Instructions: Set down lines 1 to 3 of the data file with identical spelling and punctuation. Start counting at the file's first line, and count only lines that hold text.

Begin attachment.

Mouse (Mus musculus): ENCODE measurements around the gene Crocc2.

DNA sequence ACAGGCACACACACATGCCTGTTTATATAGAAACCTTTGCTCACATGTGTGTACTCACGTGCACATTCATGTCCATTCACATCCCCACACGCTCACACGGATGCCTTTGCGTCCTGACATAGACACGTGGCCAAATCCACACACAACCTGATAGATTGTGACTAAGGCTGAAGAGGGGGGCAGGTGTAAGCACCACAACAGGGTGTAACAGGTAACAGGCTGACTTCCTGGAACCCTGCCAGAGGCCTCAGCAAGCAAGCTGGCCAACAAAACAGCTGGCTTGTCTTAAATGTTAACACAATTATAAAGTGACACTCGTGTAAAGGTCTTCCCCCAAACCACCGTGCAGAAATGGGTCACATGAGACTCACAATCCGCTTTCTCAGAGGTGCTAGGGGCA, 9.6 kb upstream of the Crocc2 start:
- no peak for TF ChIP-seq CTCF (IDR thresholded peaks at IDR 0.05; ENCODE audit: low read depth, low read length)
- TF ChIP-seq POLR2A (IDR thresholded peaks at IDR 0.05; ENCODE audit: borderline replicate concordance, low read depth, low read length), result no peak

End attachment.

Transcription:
Mouse (Mus musculus): ENCODE measurements around the gene Crocc2.

DNA sequence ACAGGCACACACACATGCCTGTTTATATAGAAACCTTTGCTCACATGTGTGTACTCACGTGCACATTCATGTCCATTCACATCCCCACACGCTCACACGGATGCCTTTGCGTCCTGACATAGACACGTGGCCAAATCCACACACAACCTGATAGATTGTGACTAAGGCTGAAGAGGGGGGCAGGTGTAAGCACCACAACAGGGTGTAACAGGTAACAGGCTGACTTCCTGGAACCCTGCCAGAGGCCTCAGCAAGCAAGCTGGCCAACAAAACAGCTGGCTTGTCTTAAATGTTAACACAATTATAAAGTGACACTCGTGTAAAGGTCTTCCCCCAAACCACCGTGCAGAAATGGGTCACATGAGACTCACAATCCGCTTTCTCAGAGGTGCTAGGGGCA, 9.6 kb upstream of the Crocc2 start:
- no peak for TF ChIP-seq CTCF (IDR thresholded peaks at IDR 0.05; ENCODE audit: low read depth, low read length)